Human gut microbiome evolution: From hunter-gatherers to a western lifestyle
|BaAka adult women and children prepare to process a blue duiker (Philantomba monticola) |
after a net hunt [Credit: Carolyn A. Jost-Robinson]
The hunter-gatherers analyzed in the study, called the BaAka pygmies, rely heavily on wild game, fish, and fruits and vegetables for sustenance. However, the Bantu population relies fully on a market economy. These agriculturalists grow tubers, fruits, and other plants, make use of flour-like products, and raise goats for meat. They also use antibiotics and other therapeutic drugs when available.
|A Bantu marketplace [Credit: Andres Gomez]|
Sequencing data revealed that while the BaAka and Bantu gut microbes were from similar bacterial species, the abundance of traditional bacterial groups was diminished in the Bantu. Further comparisons with western microbiome data showed that the Bantu microbiome composition falls on a spectrum between the BaAka and western populations. "The BaAka microbiome is more similar to that of wild primates than it is to western humans," says Gomez.
When the researchers delved into the functions of the different bacterial communities, they found a potential gradient between the BaAka and western microbes in pathways involved in processing carbohydrates and foreign substances. "We suspect that the enrichment in carbohydrate- and xenobiotic-processing pathways that we see in Bantus and US Americans is related to access to more digestible sugars and therapeutic drugs, while the hunter-gatherers consume more fibrous plants and do not have access to drugs or antibiotics," says Gomez, though he cautions that the team needs better functional approaches to support these predictions.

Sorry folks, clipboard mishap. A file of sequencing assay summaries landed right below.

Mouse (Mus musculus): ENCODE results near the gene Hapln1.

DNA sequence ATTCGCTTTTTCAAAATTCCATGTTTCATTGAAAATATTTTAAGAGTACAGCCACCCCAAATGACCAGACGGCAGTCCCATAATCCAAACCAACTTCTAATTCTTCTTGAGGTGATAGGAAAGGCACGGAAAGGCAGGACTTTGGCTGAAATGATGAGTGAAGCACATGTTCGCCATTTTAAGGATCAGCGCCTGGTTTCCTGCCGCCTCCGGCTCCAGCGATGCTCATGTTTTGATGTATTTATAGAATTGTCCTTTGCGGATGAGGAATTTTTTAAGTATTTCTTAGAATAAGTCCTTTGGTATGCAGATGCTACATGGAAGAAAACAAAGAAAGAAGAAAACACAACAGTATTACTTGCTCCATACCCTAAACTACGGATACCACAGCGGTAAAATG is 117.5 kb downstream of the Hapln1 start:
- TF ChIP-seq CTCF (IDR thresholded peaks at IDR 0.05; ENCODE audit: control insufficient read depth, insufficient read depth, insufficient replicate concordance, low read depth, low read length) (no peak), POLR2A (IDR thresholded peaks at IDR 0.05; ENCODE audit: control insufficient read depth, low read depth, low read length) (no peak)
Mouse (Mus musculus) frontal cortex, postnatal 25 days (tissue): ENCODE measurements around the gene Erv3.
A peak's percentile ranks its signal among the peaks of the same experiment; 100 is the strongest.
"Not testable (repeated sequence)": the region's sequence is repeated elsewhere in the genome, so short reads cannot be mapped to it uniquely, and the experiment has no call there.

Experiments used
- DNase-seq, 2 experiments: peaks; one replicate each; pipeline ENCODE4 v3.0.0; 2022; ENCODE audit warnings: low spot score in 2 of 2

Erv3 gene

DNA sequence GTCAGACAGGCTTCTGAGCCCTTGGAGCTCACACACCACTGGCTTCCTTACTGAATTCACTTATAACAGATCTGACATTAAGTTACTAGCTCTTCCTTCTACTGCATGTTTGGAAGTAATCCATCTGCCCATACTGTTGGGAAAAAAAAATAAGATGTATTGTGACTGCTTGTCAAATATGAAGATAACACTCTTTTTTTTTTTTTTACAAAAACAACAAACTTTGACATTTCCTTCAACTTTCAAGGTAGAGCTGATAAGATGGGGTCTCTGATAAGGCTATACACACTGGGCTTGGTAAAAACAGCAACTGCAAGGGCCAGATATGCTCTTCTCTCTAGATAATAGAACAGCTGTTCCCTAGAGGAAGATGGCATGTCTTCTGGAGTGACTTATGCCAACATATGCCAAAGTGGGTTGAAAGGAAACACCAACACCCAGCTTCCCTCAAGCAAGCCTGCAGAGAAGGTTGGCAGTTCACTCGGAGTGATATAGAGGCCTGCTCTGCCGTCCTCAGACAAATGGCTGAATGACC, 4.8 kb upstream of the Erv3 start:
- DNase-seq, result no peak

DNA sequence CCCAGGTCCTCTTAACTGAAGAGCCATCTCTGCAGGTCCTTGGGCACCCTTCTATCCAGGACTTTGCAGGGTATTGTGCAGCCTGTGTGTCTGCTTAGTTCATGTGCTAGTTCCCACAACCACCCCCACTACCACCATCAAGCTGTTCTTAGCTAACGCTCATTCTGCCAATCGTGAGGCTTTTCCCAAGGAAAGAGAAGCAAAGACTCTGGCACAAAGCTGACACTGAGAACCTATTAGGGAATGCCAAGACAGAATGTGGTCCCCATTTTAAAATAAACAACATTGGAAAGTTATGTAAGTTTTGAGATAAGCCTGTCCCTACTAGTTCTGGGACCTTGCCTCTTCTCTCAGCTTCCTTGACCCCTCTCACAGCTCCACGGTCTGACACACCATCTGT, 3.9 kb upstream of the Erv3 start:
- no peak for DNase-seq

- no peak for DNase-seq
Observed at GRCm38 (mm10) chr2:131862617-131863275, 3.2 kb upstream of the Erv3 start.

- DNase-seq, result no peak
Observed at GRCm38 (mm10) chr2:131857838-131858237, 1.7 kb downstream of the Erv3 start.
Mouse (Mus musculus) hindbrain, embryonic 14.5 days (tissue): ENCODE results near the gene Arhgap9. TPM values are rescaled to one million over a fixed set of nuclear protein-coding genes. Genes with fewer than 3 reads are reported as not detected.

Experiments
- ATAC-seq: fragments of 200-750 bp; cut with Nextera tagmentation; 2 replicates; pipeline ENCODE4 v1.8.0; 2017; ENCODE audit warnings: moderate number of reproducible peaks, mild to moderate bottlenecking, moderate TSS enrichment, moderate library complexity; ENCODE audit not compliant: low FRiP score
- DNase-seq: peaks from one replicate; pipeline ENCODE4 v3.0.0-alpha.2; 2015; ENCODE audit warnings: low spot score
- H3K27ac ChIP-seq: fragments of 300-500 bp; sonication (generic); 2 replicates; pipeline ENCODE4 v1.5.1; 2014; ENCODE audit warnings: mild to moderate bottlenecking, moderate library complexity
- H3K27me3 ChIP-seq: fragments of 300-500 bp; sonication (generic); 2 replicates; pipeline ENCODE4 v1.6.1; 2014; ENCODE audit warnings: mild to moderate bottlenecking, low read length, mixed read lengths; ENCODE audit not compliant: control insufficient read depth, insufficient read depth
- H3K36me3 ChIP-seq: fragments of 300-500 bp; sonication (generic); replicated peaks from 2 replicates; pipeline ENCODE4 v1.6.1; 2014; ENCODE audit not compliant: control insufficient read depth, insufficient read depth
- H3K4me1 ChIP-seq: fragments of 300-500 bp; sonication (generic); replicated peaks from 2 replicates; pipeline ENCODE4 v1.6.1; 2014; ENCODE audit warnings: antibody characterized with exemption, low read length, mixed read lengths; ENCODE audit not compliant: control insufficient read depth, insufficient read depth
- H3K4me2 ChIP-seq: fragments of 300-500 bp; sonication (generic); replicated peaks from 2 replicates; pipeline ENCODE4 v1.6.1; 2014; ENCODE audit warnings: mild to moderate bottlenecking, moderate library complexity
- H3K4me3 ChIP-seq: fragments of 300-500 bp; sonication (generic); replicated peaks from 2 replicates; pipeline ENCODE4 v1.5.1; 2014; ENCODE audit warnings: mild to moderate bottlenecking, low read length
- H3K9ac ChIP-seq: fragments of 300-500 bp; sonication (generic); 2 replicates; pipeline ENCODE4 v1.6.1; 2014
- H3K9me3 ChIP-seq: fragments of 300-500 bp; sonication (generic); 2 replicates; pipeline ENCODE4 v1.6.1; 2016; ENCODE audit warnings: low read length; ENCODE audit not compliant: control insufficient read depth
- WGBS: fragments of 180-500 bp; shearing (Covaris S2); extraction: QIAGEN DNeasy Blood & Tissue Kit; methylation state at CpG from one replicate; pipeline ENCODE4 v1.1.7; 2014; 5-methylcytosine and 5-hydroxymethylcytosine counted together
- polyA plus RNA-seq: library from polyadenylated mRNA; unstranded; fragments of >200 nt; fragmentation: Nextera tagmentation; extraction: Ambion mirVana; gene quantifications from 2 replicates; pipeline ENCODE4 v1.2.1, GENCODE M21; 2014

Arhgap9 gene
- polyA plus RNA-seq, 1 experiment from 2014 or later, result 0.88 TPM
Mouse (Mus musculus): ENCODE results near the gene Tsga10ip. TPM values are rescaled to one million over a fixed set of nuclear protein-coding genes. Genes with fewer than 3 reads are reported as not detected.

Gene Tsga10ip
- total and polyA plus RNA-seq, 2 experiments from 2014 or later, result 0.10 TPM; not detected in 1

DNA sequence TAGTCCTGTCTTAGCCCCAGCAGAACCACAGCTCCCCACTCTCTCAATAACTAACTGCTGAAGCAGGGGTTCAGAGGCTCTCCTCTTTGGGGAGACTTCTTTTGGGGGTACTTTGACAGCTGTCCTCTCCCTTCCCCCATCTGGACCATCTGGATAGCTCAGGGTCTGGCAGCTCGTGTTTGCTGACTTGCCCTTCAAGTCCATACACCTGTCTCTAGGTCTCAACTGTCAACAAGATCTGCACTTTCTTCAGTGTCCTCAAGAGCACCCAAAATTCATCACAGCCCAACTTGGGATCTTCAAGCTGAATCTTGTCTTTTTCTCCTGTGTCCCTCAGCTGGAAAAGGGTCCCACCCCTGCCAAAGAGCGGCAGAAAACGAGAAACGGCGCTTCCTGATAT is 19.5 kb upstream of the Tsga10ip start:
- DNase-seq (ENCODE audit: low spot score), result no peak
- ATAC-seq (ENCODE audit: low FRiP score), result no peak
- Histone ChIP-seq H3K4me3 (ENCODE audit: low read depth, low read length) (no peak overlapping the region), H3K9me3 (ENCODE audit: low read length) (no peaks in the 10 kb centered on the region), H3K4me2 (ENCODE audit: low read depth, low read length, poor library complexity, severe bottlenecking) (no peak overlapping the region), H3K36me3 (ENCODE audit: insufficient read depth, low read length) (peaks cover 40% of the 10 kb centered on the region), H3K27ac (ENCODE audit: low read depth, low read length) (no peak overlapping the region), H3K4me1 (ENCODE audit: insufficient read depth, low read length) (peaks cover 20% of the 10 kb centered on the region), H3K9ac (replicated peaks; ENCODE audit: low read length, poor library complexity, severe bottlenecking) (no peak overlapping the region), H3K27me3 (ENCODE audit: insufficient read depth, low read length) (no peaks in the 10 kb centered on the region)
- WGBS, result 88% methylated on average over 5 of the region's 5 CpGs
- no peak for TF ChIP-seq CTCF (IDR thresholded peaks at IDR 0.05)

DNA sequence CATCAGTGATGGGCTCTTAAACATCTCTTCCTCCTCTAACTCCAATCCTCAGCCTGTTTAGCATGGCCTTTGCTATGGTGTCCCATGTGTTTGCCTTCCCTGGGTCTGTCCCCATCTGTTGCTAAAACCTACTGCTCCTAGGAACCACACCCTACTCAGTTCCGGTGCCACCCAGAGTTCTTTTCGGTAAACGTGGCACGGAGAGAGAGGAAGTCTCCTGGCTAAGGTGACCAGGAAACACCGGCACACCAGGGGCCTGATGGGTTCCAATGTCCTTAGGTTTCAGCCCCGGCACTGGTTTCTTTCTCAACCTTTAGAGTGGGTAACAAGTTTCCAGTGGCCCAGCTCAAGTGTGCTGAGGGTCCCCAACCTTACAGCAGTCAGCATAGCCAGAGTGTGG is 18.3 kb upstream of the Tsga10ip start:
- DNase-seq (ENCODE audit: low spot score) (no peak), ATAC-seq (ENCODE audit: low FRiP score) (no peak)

"The study supports the idea that diet is the most important driver of microbiome composition in humans," says Gomez. "We are what we eat, and our microbiome is a very important reflection of lifestyle."
Source: Cell Press [February 25, 2016]